Thursday, August 21, 2014

Indian house holds: Minimal exposure to equities

The past few months have seen domestic investors express interest in the Indian markets. That explains why domestic money is finding its way into mutual funds which appear to have pumped in thrice as much as FIIs in the past one month. However, if you look at the trend over the last five years, retail participation in equities has been abysmally low. Indeed, as can be seen from today's chart of the day, equities accounted for just 8% of the total financial savings of Indian households. The favourite continued to be bank deposits which formed a massive 48% of the pie. This is despite the fact that an 8 to 9% return from FDs is hardly anything considering the high inflationary environment in the country 

                                          P&PF- Provident fund and Pension fund, NBD - Non banking deposits, Ins- Insurance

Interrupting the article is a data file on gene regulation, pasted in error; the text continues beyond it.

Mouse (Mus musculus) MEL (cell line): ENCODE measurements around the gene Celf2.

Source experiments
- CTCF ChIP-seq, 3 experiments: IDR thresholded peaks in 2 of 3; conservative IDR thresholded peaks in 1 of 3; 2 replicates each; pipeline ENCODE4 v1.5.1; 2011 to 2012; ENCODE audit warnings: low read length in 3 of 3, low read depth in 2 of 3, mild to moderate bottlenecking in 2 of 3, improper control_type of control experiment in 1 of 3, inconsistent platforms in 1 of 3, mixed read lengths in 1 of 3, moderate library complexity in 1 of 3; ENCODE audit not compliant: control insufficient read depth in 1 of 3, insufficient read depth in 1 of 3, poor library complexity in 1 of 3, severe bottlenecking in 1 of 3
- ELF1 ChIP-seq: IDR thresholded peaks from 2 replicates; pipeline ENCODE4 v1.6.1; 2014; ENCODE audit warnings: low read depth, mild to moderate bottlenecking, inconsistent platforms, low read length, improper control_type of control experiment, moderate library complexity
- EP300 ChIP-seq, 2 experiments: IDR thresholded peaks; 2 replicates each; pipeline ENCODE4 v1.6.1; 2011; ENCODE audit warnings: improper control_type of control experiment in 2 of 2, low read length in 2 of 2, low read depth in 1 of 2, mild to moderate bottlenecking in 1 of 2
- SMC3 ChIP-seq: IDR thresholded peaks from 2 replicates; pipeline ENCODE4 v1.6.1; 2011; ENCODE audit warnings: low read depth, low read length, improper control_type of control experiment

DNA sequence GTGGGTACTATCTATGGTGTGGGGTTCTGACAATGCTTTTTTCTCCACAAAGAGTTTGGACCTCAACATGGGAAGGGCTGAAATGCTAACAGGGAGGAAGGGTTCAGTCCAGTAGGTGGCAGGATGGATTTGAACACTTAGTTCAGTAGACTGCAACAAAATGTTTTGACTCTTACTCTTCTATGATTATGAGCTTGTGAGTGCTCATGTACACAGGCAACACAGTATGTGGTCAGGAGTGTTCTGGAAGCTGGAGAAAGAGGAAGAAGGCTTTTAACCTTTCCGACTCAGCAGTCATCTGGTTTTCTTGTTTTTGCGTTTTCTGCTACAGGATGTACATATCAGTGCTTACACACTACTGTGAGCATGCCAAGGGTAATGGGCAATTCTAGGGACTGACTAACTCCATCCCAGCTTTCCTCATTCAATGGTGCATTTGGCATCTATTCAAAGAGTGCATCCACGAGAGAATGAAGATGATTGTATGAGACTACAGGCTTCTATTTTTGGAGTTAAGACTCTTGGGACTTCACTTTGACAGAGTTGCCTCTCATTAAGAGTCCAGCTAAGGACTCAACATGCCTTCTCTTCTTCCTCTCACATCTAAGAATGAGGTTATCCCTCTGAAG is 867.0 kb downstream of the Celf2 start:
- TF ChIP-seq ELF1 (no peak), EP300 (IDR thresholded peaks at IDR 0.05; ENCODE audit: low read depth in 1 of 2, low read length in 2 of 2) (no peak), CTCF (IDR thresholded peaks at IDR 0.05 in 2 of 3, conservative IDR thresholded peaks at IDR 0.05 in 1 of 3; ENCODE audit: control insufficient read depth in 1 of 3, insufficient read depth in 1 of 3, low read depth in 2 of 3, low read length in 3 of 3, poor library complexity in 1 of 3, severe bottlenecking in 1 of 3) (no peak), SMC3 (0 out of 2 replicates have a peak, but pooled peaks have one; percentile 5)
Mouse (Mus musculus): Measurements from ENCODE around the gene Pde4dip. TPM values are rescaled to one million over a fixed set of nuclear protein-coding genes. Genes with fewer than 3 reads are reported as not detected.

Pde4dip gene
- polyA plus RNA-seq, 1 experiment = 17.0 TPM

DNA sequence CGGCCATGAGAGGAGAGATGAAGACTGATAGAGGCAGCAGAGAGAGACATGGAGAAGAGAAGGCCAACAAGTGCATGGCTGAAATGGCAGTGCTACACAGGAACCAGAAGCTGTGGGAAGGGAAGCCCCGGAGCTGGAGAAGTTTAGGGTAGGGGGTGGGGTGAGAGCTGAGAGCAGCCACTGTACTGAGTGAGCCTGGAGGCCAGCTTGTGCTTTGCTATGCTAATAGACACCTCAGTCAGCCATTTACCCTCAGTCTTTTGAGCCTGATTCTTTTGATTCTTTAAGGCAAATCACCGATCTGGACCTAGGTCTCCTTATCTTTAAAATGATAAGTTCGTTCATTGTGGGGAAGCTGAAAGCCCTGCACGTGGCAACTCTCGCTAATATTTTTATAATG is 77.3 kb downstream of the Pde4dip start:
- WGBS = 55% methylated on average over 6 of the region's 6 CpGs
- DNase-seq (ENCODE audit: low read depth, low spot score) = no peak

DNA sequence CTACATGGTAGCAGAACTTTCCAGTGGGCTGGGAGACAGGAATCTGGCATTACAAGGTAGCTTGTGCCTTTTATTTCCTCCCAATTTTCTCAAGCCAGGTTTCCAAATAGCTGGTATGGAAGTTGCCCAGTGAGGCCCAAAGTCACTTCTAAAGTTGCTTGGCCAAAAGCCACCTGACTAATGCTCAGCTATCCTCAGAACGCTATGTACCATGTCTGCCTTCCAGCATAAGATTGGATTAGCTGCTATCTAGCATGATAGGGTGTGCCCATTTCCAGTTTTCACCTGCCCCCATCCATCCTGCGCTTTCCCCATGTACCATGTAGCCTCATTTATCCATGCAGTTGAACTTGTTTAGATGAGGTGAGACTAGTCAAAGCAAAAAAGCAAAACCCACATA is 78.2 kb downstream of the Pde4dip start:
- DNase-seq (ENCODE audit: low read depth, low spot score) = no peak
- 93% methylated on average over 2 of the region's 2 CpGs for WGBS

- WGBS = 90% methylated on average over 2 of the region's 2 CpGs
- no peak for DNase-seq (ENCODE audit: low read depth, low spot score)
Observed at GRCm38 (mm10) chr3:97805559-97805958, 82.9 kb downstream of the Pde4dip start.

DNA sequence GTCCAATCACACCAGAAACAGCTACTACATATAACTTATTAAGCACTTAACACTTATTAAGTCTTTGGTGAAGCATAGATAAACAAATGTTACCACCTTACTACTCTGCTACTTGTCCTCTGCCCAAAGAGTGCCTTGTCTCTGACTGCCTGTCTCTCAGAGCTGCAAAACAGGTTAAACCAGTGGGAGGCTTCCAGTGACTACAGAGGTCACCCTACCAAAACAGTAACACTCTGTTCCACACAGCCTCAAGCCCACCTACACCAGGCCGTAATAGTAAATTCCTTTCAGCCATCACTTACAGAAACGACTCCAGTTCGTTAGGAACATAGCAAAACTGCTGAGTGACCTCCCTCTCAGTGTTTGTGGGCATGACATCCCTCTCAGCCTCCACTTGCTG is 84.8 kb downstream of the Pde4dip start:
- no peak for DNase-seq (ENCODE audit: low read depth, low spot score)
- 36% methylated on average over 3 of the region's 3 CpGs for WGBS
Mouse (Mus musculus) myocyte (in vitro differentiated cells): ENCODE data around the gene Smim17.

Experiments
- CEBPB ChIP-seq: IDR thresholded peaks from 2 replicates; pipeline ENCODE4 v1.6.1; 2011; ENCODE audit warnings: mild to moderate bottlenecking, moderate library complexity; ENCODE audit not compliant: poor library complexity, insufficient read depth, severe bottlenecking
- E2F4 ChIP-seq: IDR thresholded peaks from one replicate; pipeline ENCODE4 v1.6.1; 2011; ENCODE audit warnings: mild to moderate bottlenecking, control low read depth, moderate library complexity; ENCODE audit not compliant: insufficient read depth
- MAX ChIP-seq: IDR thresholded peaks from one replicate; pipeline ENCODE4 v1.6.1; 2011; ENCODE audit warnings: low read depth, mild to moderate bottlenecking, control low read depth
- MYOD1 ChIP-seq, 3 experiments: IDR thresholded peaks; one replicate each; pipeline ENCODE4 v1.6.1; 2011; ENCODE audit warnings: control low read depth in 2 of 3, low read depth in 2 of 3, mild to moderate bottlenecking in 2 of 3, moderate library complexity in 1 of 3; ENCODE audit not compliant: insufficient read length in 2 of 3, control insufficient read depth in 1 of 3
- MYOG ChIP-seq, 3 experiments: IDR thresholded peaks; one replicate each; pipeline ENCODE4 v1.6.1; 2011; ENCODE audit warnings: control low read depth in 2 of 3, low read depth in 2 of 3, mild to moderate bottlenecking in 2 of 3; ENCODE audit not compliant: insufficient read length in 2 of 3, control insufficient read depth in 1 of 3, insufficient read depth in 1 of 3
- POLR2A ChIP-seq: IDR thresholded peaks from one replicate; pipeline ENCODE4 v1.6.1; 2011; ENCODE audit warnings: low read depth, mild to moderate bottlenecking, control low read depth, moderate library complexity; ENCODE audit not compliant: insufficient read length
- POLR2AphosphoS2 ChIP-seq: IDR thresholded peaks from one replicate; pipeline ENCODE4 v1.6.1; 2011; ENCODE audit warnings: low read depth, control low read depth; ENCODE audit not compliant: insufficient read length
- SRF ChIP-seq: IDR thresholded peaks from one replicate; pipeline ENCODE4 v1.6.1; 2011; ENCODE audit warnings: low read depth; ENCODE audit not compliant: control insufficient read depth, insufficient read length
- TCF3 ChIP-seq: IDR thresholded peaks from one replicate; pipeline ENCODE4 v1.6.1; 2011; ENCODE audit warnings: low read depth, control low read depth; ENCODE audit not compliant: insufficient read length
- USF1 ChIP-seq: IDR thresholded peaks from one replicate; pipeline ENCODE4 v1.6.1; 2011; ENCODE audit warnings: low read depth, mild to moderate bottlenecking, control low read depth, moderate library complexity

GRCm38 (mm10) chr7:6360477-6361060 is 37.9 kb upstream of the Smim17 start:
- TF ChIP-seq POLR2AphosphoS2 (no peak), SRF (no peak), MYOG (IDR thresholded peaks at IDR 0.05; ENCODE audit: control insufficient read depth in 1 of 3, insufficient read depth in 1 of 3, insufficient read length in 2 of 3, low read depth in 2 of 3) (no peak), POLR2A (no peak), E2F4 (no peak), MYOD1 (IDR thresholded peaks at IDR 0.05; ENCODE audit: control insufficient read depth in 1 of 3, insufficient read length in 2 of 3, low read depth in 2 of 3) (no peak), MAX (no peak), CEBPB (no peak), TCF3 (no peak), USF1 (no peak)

The reasons why participation in equities has remained low is largely a matter of perception. Many retail investors have burnt their fingers during the 2008-2009 meltdown and many consider investing in equities akin to gambling. But nothing could be further from the truth.Equity investing is all about following a disciplined approach. It means buying when prices are low and selling when they are high. The period post the 2008 crisis was the perfect time for retail investors to get into the market. But many had done so during the peak in early 2008 before the bubble burst and suffered losses. Now stock markets have once again begun to rise and this has seen more and more investors getting invested. But the point is that retail investors will need to remain selective about the kind of stocks they want to invest in and not rely solely on tips provided by brokers and friends. 

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